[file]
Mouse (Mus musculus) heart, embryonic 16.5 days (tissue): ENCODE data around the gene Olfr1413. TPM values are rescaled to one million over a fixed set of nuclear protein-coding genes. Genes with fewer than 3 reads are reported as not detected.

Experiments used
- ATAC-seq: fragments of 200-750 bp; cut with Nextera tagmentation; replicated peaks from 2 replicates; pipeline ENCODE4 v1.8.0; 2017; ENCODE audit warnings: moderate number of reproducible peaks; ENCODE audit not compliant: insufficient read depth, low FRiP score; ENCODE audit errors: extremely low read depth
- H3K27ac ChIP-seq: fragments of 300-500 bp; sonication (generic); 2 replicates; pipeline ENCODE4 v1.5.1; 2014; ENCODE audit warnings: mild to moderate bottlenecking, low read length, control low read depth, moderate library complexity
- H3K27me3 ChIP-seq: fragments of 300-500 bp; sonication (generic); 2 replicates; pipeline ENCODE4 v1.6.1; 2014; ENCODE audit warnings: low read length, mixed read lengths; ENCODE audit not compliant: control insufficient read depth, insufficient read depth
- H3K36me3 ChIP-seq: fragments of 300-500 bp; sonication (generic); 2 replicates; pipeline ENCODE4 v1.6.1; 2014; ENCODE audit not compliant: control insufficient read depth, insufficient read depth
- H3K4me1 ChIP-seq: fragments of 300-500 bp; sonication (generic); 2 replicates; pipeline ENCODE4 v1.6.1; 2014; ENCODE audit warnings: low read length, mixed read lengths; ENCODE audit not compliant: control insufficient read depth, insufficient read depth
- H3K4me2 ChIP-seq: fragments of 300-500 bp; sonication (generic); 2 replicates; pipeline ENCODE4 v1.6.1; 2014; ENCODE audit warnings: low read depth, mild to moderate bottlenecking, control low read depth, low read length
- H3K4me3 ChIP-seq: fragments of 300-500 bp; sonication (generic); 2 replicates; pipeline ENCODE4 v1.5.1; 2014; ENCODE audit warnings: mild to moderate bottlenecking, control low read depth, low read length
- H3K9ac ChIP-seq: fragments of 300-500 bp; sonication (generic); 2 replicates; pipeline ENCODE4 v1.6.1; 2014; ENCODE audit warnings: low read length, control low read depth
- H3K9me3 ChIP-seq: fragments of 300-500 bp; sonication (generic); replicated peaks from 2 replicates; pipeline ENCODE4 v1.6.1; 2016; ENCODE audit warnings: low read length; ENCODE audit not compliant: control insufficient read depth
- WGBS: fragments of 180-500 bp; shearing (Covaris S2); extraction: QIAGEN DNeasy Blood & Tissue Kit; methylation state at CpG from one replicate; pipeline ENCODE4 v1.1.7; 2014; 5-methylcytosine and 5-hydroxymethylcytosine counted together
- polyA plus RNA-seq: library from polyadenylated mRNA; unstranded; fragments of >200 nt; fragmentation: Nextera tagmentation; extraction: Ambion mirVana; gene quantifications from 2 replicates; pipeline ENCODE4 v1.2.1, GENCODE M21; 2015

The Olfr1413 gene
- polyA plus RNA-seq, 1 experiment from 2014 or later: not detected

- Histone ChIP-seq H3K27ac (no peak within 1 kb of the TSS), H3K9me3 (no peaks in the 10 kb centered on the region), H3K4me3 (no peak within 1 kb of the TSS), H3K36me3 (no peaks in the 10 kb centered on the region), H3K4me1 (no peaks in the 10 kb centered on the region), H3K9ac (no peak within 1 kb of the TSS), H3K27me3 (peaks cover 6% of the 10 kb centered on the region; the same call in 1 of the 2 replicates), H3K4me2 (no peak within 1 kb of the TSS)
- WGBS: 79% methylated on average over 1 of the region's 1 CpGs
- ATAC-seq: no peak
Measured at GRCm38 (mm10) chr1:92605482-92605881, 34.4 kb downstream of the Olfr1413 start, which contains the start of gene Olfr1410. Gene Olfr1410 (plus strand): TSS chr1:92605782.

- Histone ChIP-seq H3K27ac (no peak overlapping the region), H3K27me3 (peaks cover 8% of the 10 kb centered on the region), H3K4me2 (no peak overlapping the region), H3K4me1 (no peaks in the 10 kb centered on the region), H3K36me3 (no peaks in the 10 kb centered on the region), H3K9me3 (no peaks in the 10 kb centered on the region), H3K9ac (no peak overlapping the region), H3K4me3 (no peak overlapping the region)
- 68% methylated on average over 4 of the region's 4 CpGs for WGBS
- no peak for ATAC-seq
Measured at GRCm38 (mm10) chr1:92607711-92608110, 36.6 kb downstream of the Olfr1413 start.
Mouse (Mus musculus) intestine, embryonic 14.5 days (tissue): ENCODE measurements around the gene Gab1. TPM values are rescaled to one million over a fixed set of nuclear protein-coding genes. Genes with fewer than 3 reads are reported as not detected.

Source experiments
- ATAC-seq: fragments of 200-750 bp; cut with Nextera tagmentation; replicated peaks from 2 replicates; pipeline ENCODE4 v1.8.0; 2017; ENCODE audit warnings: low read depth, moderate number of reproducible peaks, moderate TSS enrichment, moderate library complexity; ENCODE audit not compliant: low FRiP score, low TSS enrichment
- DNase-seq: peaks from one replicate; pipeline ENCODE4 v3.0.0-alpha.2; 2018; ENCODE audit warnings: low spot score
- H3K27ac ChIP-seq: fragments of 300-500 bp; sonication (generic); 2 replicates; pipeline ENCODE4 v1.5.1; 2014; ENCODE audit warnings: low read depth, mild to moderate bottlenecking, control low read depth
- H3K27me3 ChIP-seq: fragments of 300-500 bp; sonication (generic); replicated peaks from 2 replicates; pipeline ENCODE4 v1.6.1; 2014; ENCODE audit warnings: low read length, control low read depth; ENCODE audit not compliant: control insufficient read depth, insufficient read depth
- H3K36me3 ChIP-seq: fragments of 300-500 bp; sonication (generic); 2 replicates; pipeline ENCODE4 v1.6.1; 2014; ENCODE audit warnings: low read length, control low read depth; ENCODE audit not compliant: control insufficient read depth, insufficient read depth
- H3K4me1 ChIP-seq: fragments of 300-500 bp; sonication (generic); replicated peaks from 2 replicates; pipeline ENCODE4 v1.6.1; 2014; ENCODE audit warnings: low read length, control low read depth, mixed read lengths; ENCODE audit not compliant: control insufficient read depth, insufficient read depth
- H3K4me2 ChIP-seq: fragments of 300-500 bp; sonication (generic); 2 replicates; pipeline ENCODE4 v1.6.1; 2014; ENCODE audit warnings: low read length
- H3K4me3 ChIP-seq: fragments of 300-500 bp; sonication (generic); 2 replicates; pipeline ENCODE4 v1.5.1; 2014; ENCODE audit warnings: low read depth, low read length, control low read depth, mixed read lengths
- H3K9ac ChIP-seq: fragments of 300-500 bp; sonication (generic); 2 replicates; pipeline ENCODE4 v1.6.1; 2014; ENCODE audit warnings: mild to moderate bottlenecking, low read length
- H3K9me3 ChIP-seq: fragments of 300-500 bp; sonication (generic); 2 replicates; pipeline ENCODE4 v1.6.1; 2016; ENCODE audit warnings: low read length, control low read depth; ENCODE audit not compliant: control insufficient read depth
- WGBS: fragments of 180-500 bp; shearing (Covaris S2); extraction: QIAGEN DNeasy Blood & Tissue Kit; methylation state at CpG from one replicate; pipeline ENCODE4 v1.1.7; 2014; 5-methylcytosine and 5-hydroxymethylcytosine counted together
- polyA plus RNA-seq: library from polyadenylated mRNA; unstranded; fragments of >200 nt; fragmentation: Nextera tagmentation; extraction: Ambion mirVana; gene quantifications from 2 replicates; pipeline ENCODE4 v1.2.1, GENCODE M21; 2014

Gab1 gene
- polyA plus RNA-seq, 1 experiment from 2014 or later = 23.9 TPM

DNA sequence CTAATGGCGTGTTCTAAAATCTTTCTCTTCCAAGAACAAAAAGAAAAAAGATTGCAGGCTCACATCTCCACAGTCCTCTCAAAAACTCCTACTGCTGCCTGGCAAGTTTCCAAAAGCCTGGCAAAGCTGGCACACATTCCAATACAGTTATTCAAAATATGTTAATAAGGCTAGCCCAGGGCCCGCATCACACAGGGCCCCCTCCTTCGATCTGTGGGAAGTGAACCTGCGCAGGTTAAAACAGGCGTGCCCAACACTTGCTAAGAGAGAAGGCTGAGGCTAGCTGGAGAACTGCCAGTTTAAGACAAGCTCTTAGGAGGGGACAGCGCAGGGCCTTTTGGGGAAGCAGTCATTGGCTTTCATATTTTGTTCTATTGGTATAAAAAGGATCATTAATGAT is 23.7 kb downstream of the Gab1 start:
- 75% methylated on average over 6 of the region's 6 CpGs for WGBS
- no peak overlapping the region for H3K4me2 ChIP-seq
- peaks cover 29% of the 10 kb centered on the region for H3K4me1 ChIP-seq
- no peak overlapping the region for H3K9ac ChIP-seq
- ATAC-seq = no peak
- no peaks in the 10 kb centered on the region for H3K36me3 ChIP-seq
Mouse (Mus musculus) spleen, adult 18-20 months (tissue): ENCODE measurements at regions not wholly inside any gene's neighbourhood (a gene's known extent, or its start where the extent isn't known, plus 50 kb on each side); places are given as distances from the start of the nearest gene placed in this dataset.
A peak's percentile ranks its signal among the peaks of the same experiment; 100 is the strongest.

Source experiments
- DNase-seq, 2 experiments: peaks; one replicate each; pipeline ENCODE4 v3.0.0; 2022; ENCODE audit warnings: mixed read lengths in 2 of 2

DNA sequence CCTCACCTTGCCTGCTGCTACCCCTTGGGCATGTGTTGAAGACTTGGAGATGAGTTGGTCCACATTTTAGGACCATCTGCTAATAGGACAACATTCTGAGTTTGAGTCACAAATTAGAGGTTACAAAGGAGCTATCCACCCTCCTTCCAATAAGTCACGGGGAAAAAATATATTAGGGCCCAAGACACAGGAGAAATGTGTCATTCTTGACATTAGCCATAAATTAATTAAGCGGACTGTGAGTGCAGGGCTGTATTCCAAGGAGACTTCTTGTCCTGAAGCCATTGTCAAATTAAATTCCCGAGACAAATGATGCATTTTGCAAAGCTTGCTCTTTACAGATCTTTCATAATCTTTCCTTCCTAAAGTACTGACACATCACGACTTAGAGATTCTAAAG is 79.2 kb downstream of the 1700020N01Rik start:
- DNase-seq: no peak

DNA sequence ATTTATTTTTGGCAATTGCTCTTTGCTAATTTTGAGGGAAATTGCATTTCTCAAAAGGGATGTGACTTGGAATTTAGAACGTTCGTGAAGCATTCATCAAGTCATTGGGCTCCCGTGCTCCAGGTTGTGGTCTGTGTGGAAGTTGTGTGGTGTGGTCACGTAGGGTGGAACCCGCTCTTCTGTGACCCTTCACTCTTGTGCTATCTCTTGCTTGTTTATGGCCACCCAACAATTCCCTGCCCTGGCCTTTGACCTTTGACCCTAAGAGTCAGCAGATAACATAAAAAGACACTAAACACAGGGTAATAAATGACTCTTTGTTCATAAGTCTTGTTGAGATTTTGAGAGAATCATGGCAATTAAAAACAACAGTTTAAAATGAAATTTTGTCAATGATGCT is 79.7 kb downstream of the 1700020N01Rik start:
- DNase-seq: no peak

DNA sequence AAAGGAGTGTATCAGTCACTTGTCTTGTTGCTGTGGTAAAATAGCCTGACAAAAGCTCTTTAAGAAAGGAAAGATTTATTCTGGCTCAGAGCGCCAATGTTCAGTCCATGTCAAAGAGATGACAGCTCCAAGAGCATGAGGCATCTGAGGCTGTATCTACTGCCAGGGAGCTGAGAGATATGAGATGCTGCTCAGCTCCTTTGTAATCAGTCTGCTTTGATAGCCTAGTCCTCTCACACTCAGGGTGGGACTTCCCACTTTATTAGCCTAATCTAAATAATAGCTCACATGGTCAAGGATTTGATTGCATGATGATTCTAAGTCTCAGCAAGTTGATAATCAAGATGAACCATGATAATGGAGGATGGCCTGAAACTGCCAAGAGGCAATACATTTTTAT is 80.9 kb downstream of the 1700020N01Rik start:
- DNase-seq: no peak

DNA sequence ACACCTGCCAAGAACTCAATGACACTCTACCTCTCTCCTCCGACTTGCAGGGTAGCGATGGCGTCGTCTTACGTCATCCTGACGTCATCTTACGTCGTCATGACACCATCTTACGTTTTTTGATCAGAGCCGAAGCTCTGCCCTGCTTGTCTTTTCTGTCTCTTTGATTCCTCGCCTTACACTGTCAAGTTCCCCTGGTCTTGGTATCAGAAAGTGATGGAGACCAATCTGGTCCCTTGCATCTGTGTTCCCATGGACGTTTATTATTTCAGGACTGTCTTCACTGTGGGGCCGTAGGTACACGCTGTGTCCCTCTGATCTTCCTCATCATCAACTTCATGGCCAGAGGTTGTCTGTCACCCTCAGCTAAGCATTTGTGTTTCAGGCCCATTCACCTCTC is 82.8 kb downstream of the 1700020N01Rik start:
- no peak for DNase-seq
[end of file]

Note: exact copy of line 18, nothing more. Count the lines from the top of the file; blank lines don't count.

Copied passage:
- ATAC-seq: no peak